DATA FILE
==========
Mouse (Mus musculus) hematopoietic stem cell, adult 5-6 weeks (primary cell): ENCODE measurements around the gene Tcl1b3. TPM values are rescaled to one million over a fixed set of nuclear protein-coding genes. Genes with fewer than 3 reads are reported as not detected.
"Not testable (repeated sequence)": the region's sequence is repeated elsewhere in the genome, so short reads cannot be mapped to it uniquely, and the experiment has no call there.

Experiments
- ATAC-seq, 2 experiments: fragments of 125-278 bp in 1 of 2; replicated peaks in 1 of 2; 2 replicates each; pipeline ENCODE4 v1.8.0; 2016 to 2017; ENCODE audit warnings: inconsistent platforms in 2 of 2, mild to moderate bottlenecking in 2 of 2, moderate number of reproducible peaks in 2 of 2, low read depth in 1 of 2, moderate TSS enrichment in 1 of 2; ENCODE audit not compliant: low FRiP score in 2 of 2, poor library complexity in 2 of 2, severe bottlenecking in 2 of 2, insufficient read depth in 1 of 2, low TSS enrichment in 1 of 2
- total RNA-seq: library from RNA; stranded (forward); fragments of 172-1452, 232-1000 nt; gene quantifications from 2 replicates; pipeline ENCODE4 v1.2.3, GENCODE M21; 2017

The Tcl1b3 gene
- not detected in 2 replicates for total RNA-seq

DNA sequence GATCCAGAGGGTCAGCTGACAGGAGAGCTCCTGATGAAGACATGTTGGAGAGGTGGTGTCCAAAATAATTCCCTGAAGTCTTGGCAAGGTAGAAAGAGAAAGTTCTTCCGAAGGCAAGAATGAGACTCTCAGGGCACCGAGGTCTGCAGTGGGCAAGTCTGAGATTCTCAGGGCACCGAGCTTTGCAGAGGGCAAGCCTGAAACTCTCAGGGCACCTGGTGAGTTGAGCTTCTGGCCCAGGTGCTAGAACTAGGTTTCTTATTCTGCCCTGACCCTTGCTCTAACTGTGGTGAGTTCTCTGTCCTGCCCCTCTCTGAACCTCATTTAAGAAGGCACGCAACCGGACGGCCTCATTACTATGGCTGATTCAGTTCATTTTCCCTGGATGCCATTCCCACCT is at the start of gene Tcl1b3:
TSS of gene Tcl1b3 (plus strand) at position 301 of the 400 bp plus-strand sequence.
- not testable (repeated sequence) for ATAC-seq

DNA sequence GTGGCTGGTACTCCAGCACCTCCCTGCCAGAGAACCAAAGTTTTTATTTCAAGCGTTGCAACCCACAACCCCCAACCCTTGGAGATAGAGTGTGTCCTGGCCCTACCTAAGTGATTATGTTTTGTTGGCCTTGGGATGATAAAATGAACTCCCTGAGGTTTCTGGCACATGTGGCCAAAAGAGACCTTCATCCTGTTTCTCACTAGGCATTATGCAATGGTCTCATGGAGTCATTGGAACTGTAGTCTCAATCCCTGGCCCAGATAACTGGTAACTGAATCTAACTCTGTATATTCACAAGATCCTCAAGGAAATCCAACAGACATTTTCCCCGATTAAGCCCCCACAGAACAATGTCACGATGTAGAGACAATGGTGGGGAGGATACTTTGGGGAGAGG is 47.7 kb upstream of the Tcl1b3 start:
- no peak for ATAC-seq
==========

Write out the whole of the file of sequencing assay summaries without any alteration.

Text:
Mouse (Mus musculus) hematopoietic stem cell, adult 5-6 weeks (primary cell): ENCODE measurements around the gene Tcl1b3. TPM values are rescaled to one million over a fixed set of nuclear protein-coding genes. Genes with fewer than 3 reads are reported as not detected.
"Not testable (repeated sequence)": the region's sequence is repeated elsewhere in the genome, so short reads cannot be mapped to it uniquely, and the experiment has no call there.

Experiments
- ATAC-seq, 2 experiments: fragments of 125-278 bp in 1 of 2; replicated peaks in 1 of 2; 2 replicates each; pipeline ENCODE4 v1.8.0; 2016 to 2017; ENCODE audit warnings: inconsistent platforms in 2 of 2, mild to moderate bottlenecking in 2 of 2, moderate number of reproducible peaks in 2 of 2, low read depth in 1 of 2, moderate TSS enrichment in 1 of 2; ENCODE audit not compliant: low FRiP score in 2 of 2, poor library complexity in 2 of 2, severe bottlenecking in 2 of 2, insufficient read depth in 1 of 2, low TSS enrichment in 1 of 2
- total RNA-seq: library from RNA; stranded (forward); fragments of 172-1452, 232-1000 nt; gene quantifications from 2 replicates; pipeline ENCODE4 v1.2.3, GENCODE M21; 2017

The Tcl1b3 gene
- not detected in 2 replicates for total RNA-seq

DNA sequence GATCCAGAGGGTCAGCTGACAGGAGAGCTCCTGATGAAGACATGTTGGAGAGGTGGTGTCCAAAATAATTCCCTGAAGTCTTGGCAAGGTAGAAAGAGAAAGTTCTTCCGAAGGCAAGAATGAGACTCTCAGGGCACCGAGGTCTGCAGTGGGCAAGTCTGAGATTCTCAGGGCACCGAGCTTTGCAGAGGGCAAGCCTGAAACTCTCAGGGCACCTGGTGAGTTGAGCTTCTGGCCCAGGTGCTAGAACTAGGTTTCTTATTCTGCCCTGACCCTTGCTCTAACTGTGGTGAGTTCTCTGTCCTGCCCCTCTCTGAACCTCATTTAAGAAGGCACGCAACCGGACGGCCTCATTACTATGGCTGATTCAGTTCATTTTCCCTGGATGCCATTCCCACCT is at the start of gene Tcl1b3:
TSS of gene Tcl1b3 (plus strand) at position 301 of the 400 bp plus-strand sequence.
- not testable (repeated sequence) for ATAC-seq

DNA sequence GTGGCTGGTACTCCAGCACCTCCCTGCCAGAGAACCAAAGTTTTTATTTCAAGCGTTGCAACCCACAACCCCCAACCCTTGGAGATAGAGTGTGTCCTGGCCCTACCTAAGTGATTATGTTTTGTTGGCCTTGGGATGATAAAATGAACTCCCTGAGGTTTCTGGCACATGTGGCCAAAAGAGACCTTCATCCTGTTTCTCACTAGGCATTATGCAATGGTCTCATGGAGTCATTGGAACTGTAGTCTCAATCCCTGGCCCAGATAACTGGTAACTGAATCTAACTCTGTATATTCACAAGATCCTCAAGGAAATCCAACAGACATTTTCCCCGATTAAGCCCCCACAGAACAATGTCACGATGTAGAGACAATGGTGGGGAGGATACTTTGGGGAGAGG is 47.7 kb upstream of the Tcl1b3 start:
- no peak for ATAC-seq